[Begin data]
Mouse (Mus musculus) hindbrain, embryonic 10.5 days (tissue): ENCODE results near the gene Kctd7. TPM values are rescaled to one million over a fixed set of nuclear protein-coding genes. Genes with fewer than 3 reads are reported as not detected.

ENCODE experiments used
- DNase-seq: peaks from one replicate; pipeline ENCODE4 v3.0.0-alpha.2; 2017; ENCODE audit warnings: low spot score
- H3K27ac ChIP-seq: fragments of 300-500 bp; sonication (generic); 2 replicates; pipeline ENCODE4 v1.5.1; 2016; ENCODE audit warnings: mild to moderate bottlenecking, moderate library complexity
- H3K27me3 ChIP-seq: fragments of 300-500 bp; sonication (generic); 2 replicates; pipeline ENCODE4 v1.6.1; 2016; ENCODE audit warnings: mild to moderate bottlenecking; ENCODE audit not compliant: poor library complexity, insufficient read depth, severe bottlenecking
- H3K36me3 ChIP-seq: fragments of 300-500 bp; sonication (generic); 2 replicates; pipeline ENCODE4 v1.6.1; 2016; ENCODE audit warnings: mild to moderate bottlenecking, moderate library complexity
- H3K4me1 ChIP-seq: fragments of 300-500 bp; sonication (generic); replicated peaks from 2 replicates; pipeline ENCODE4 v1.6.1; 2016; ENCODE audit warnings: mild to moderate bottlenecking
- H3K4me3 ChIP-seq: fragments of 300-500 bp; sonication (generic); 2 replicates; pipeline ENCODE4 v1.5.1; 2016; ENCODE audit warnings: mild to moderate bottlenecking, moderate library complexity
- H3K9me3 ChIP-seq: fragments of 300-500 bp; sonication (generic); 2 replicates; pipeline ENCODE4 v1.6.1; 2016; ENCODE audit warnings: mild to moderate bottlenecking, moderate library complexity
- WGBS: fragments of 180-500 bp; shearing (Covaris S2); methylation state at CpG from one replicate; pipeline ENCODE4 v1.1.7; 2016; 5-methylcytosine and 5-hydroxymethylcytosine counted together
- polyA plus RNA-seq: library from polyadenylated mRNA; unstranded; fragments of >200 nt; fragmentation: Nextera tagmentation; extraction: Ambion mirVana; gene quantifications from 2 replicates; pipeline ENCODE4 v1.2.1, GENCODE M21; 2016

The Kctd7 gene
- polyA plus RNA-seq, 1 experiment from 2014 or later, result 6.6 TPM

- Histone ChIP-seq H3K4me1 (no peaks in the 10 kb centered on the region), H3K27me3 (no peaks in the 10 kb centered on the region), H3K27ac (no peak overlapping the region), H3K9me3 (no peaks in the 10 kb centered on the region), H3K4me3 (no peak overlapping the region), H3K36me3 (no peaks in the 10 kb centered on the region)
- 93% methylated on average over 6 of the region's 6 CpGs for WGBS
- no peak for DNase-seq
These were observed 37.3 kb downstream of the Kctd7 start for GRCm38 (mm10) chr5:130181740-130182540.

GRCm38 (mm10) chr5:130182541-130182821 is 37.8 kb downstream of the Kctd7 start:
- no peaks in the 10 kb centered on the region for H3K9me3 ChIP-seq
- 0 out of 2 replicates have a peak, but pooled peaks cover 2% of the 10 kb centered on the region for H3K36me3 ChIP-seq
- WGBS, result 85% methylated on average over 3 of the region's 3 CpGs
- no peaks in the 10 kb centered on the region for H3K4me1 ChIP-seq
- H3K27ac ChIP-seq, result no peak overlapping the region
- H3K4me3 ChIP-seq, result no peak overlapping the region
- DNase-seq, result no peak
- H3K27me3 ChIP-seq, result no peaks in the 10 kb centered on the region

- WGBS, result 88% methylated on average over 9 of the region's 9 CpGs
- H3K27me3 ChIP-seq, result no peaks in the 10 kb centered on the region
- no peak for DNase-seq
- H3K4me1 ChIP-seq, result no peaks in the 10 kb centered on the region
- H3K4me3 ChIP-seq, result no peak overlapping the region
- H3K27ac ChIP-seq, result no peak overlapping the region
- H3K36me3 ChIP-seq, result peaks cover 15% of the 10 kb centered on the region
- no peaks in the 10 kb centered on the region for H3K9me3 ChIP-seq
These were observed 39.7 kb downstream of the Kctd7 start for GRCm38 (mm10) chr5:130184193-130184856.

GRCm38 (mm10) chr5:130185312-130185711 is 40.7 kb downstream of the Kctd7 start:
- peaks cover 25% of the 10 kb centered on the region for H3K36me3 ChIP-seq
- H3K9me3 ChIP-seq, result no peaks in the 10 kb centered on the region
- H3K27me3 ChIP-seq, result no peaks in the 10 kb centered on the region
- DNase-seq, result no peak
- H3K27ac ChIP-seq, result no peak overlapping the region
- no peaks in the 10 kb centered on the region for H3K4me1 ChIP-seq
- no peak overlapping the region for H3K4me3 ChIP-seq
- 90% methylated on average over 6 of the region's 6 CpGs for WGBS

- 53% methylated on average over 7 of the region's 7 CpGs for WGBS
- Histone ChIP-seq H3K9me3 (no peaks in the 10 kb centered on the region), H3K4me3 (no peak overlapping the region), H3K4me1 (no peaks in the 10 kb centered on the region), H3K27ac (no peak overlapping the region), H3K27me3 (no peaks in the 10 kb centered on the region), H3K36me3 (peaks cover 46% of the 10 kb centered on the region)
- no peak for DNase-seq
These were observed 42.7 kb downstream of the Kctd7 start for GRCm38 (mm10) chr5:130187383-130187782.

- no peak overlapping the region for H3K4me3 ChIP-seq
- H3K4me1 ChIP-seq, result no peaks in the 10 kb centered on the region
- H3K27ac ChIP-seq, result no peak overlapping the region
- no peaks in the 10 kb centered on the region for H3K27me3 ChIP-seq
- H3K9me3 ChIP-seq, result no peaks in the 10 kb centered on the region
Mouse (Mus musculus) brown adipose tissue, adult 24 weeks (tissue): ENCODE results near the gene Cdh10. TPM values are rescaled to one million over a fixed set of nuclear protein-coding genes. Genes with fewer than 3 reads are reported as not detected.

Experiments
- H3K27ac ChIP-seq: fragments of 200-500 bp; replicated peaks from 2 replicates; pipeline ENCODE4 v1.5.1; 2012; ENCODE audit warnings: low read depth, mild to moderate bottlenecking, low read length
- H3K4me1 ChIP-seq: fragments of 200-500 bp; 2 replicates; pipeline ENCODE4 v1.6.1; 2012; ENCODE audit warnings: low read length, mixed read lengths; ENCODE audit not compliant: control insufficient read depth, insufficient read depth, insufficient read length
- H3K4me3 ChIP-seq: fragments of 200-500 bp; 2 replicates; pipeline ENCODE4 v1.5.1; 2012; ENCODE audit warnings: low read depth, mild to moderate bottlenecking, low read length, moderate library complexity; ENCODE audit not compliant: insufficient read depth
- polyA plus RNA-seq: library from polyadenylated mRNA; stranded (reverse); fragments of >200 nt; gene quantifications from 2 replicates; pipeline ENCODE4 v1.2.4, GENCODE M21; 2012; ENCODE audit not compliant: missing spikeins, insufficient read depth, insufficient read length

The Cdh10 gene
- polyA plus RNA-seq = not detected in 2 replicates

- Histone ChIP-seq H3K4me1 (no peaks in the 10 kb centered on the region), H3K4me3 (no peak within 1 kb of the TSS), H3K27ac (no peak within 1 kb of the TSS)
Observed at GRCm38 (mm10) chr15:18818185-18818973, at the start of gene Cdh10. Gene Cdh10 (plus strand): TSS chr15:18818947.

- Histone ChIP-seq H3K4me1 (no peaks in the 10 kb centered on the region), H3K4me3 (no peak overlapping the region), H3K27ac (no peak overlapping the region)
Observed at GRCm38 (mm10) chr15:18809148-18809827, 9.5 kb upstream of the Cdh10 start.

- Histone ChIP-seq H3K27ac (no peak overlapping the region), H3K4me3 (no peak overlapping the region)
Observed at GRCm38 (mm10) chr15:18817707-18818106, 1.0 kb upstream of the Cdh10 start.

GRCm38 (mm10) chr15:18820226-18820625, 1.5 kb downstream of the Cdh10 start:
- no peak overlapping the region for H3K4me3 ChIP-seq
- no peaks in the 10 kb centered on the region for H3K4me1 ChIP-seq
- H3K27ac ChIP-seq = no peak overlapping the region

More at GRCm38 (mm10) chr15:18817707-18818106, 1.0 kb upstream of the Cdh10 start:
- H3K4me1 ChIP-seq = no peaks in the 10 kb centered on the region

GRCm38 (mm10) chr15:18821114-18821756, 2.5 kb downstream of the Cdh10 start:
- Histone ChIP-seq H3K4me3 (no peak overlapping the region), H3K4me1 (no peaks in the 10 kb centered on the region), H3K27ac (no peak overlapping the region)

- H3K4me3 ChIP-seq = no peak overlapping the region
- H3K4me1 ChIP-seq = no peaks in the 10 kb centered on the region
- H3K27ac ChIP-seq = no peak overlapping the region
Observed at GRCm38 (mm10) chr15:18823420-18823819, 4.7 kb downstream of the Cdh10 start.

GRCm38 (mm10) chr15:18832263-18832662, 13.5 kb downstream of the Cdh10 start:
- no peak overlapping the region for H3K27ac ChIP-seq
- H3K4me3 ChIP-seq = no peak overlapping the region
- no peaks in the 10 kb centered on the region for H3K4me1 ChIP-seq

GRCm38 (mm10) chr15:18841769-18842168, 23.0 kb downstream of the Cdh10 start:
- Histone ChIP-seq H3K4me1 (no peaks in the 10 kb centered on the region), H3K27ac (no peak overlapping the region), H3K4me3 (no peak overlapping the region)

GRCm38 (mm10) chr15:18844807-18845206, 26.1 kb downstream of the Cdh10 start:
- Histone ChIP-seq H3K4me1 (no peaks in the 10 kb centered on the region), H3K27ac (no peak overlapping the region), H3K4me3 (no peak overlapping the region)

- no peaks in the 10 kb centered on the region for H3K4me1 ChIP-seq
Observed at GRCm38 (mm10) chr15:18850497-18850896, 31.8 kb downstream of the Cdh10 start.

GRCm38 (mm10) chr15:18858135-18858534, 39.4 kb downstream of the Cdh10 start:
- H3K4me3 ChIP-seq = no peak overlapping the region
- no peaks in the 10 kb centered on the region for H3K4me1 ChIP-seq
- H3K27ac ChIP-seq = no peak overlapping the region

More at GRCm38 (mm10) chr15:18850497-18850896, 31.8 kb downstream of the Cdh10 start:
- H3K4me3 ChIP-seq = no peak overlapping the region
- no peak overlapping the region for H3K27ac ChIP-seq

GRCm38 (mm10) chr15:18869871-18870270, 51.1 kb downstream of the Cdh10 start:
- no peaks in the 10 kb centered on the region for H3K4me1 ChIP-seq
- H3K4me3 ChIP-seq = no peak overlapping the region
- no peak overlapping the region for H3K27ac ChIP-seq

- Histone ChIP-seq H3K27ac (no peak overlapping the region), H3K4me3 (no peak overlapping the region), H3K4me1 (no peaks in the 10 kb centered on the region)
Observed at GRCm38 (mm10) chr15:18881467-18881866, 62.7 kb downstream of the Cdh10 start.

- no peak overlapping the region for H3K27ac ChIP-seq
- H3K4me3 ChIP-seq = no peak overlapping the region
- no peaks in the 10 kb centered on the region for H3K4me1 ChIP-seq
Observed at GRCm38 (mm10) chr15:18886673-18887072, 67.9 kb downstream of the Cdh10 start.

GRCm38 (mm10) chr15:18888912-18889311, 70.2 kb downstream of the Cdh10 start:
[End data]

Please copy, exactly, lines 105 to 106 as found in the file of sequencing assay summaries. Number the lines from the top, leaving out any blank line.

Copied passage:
- no peaks in the 10 kb centered on the region for H3K4me1 ChIP-seq
Observed at GRCm38 (mm10) chr15:18886673-18887072, 67.9 kb downstream of the Cdh10 start.